Not only for the spectacular drama and big bangs, but for the delicate finesse of artistic creativity, researching our environments to ascertain their health, delving into cancer cells and DNA, learning from the stars, or working out how many people particular regions can sustain. I don't pretend to understand it all, but I love that there are people working in all these (and more) areas to better understand the complexities of our world and beyond.
National Science Week is a celebration of science, and the opening today in Brisbane's Queen Street Mall went off with a dramatic bang! Students, researchers and assorted scientists were scattered around the mall sharing insights and enthusiasm.
I learnt that listening to the bush is not only delightful, but a valid way to ascertain the health (or otherwise) of environments. Scientists record the sounds, remove the extraneous "noise" then analyse the results. By doing this, (which is a rather complex business) it's possible to discover such things as the infiltration of cane toads to the west and south of the country (seriously not good for native animals of any size), the range and health of particular communities of animals, birds or frogs and how the populations are coping with assorted environmental factors.
You can listen to some of the sounds of the Australian bush and learn a bit more at www.bush.fm
I'm looking forward to having time to explore the Carrying Capacity Dashboard which "is an online application that estimates the resources needed to support a human population" given particular lifestyle choices. You can explore what happens when there are changes in such things as diet, energy usage, agricultural techniques and recycling practices. Adapting our lifestyles has a dramatic effect on the estimated number of people that different areas in Australia can carry sustainably. Given what I learnt today, it's clear some areas are already well beyond their ability to be sustainable.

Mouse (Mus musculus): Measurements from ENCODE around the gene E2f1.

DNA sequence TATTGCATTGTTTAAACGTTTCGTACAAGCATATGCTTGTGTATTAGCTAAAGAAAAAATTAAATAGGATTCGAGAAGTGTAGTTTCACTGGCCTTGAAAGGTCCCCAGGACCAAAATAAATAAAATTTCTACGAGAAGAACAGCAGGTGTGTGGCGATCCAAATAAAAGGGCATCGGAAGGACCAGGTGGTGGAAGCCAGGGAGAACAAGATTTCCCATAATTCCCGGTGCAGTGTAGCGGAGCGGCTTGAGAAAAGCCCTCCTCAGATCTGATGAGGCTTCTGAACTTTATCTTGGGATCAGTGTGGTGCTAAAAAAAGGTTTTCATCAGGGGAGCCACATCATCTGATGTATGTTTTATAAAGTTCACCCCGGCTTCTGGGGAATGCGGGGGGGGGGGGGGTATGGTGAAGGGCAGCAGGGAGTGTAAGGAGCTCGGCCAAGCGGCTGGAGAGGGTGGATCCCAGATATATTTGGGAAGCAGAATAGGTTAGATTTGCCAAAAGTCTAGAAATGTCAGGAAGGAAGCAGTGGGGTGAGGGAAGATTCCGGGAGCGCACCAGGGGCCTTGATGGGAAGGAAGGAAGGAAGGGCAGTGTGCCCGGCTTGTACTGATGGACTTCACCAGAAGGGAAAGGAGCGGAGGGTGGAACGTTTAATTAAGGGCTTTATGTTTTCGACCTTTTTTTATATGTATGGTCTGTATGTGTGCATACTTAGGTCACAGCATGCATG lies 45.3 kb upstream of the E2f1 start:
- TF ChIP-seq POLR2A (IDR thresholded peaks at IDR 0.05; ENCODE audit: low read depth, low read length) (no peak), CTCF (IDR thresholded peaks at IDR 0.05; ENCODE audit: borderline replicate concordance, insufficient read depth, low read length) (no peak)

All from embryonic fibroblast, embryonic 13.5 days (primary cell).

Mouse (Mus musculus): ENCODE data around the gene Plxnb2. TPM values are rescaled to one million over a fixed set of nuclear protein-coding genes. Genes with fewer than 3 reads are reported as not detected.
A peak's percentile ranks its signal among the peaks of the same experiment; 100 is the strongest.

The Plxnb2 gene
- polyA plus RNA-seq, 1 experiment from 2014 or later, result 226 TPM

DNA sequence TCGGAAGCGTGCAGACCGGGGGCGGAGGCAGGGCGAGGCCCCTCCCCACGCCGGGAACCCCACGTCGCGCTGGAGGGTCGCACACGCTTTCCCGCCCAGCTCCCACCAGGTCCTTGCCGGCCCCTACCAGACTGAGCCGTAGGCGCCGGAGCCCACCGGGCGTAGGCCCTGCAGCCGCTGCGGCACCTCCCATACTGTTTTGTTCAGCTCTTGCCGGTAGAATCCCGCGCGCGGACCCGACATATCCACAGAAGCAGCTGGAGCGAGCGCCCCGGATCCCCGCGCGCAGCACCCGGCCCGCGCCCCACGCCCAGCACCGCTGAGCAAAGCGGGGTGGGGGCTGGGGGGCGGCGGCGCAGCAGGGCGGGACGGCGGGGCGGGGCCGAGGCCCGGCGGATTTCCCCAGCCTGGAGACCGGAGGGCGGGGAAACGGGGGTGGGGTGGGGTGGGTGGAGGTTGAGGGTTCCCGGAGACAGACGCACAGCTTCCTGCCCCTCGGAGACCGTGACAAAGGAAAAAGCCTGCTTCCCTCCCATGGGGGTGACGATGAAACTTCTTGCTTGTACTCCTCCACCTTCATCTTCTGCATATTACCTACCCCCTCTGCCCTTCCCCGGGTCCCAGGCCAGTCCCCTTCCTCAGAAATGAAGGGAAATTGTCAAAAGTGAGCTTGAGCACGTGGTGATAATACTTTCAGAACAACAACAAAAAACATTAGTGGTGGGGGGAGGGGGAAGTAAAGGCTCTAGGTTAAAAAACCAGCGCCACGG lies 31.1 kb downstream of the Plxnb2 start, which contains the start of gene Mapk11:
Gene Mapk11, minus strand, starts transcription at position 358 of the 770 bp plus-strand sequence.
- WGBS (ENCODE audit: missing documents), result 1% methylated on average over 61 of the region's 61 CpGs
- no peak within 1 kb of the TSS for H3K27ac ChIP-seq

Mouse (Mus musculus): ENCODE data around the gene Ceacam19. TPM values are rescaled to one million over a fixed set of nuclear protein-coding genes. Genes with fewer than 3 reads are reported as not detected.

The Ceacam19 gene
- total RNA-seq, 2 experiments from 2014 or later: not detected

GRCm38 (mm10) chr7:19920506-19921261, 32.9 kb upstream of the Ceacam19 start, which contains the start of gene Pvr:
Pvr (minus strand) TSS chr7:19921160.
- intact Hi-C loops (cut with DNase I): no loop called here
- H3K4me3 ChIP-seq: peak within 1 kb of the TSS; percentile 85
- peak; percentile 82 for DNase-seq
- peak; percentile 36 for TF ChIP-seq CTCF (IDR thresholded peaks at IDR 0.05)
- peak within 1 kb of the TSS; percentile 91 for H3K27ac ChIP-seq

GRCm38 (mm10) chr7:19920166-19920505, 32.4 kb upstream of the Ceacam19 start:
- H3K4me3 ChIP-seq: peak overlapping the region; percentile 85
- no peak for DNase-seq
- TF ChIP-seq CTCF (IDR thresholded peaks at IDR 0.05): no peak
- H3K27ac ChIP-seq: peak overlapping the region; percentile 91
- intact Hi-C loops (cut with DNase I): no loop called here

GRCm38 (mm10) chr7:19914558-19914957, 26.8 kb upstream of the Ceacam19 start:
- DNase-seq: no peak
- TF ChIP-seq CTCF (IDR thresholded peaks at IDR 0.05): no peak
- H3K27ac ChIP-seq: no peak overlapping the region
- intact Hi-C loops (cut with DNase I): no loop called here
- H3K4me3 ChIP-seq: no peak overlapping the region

Australia faces huge challenges with our changing climate. We already have divisive and competing land use demands - farming versus mining, agriculture versus housing development subdivisions.
Communities and states are at loggerheads about fair and equitable use of water - should it be used for farming, irrigation, mining? How much for manufacturing? Which areas get how much? Who decides? What proportion should be left in the environment for healthy rivers and groundwater? What about contaminants? How do we rationalise the use of this impermanent, precious natural resource?
It's vital that our policy makers address these issues with a deep understanding of the ramifications of their decisions and not make decisions as a knee-jerk response or for short term electoral gains or to satisfy the most strident lobbyists. Carrying Capacity Dashboard is, I suspect, going to provoke a lot of discussion, and hopefully some deep reflection on the sort of society we hope to become.
National Science Week is just beginning! To find out what's on near you, go to http://www.scienceweek.net.au/ it's not just big bangs to entertain the kid in us all, there's also challenging, entertaining, creative, welcoming sessions around the country for people from all walks of life.